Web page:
Transcribed from A Standard History of Kansas and Kansans, written and compiled by William E. Connelley, Secretary of the Kansas State Historical Society, Topeka. Chicago: Lewis Publishing Company, copyright 1918
JOHN FRANKLIN HASKELL is the Topeka and Kansas representative of the greatest creamery organization in America. He is general manager and vice president of the Beatrice Creamery Company, consolidated, with headquarters in Topeka.
Both he and his brother George Everett have long been prominently identified with this business. His brother George E., who is president of the Beatrice Creamery Company, lives in Chicago. George was the founder of the industry at Beatrice, Nebraska, about 1890. He pushed the enterprise with so much success that it soon outgrew the limits of its home city, but the company still bears the name of that Nebraska town. The headquarters were removed to Lincoln, and since 1913 the main offices have been in Chicago. It was the first centralized creamery business and is today the largest institution of its kind in the United States.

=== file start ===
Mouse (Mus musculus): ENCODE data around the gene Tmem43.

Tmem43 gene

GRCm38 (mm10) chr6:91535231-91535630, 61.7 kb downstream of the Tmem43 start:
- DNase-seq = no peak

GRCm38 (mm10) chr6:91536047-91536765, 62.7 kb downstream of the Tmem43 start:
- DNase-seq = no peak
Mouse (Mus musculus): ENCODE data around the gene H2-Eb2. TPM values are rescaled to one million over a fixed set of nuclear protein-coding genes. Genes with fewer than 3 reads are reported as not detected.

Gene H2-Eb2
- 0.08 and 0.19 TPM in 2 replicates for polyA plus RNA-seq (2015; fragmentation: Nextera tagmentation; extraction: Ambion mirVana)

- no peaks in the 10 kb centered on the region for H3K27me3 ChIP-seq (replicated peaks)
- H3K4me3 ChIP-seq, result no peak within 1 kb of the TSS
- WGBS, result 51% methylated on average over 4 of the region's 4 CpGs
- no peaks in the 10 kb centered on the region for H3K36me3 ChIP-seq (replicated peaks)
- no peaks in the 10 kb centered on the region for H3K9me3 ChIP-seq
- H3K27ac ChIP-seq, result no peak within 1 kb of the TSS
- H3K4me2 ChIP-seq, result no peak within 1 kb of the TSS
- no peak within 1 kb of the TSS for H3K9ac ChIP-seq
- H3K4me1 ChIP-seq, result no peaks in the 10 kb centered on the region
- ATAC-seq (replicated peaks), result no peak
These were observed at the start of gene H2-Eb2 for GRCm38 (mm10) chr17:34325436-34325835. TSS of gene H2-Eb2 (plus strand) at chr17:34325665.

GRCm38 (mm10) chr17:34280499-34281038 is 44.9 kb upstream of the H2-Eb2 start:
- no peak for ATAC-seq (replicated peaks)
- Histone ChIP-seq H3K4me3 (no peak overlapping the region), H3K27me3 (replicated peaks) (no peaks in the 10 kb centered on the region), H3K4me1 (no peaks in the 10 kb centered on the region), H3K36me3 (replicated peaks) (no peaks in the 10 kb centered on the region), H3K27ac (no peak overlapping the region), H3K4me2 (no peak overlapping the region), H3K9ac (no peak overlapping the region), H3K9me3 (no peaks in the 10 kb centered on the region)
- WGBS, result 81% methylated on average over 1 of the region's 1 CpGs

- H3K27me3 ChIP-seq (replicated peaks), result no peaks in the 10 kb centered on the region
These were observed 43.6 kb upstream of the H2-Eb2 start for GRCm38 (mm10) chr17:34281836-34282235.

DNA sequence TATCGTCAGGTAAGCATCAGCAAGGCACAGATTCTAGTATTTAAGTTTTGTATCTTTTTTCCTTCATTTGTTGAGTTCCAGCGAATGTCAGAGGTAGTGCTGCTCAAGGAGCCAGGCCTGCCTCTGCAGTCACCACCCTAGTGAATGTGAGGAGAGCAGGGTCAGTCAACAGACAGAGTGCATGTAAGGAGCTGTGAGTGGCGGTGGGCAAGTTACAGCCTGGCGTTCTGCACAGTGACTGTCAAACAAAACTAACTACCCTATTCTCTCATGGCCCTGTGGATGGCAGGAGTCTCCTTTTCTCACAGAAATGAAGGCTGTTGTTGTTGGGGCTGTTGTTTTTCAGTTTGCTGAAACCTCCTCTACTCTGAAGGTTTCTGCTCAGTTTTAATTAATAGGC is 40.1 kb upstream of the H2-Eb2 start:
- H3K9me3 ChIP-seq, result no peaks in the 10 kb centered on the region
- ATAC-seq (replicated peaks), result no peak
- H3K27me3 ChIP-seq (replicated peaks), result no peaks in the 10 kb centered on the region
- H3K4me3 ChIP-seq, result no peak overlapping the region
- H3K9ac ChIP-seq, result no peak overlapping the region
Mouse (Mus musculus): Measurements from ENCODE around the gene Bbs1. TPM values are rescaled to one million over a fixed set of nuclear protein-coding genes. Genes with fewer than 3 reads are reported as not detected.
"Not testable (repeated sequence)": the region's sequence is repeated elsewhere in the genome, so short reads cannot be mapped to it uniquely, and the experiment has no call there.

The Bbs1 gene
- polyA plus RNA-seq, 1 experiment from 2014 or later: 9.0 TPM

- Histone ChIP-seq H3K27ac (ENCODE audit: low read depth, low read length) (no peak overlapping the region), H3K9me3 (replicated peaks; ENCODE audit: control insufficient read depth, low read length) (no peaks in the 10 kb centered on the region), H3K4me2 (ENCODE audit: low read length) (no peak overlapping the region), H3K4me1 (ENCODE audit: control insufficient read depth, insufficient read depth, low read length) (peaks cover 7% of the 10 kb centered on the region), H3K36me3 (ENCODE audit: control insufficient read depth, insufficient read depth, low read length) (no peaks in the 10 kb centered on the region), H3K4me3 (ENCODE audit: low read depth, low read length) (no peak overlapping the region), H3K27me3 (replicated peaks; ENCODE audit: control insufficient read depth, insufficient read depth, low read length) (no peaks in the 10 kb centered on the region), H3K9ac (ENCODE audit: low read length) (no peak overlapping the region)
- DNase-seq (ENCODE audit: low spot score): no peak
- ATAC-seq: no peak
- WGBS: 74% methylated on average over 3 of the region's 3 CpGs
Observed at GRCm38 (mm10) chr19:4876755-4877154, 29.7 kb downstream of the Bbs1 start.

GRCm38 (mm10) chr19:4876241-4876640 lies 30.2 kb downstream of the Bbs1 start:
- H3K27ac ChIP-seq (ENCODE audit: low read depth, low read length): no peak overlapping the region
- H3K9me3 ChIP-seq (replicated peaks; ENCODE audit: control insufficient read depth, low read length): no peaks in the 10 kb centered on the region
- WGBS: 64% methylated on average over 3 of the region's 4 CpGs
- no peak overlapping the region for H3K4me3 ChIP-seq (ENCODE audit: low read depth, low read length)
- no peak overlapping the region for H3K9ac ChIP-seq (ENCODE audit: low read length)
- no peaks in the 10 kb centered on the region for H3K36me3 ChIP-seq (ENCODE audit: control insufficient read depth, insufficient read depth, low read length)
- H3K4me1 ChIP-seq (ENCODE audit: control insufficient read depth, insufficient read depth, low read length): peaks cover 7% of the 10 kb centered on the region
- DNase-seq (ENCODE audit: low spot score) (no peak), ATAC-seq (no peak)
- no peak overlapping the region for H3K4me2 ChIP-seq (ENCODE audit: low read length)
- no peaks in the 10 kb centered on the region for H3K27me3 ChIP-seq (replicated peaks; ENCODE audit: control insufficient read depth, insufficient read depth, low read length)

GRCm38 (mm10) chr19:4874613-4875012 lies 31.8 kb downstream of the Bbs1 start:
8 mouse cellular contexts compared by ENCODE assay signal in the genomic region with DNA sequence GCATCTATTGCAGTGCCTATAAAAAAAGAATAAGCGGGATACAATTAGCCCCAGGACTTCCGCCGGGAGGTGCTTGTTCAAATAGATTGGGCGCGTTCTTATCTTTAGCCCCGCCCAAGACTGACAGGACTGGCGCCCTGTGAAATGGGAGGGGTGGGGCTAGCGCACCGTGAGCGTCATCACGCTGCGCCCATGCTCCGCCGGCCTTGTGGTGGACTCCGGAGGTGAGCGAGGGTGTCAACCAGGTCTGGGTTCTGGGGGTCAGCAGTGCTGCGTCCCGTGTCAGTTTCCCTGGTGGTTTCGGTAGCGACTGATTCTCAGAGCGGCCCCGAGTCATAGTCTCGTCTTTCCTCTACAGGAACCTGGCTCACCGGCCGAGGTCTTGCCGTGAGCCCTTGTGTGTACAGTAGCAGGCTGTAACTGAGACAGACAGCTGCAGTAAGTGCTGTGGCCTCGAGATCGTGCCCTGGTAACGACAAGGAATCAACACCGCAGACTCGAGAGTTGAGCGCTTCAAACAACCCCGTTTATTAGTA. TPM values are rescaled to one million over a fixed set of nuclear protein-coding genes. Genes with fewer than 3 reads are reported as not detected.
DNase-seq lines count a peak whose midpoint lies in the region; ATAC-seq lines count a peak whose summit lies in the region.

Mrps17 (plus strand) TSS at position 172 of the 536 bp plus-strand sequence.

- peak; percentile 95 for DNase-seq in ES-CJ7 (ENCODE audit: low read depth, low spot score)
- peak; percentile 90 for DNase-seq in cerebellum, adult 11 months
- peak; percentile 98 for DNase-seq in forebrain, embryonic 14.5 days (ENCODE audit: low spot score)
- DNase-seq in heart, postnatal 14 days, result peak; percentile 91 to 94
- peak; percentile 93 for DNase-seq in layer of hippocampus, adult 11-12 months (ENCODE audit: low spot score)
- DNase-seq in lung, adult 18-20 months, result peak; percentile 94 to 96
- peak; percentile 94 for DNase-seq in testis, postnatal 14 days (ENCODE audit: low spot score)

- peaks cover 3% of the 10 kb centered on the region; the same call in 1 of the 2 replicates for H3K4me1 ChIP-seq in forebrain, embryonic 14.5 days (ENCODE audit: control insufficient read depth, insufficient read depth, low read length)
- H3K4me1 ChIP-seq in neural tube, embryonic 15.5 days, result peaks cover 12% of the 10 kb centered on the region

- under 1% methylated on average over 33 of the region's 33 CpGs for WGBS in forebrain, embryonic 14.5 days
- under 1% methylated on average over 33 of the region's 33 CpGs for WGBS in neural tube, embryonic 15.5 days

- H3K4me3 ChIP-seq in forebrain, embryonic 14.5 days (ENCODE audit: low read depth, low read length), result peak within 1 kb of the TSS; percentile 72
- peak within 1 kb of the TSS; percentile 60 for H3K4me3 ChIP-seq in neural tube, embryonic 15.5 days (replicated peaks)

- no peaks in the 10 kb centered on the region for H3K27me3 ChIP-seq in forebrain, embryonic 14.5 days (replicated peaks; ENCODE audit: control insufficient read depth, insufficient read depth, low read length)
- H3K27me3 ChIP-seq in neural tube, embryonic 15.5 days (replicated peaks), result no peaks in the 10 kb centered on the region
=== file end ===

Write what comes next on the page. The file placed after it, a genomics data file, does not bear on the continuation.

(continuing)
John Franklin Haskell was born in Mitchell County, Iowa, October 12, 1862, and four years later his father died. The fact of his father's death is mentioned at this point because John F. Haskell soon had to shift for himself, and his business success and prominence has been due to his own efforts rather than the training and environment of early youth. His father was Josiah Haskell, a native of Michigan, where he was born in 1836, and an early settler in the State of Iowa. Josiah and his brothers Thomas and John were soldiers in the Civil war, Josiah serving four years in Company K of the Twenty-seventh Iowa Volunteer Infantry. He himself became a permanent invalid as a result of his service, while his brother John was killed in battle. The brother Thomas went through the war and returned home, but had at least one narrow escape from death. That makes an interesting incident. Thomas Haskell with four other Union soldiers were detached as guards for the Confederate prisoners. Along with the Confederates they also had under arrest one Union man who was being kept for a misdemeanor. While they were guarding their prisoners a colored woman came along selling pies. The guards bought some of the pies, ate generously of them, and in a few minutes they were all taken violently ill. Though it was not so diagnosed at the time, it was undoubtedly a case of ptomaine poisoning. All the guards died within a few hours except Thomas, who survived the painful ordeal. He and his comrades were somewhat isolated from the rest of the Union troops, and had it not been for the instinctive loyalty displayed by the Union soldier who was also under arrest the prisoners might easily have overpowered the stricken guards and made their escape. This Union soldier, taking in the situation, at once picked up a musket and stood guard over the Confederates until relief came.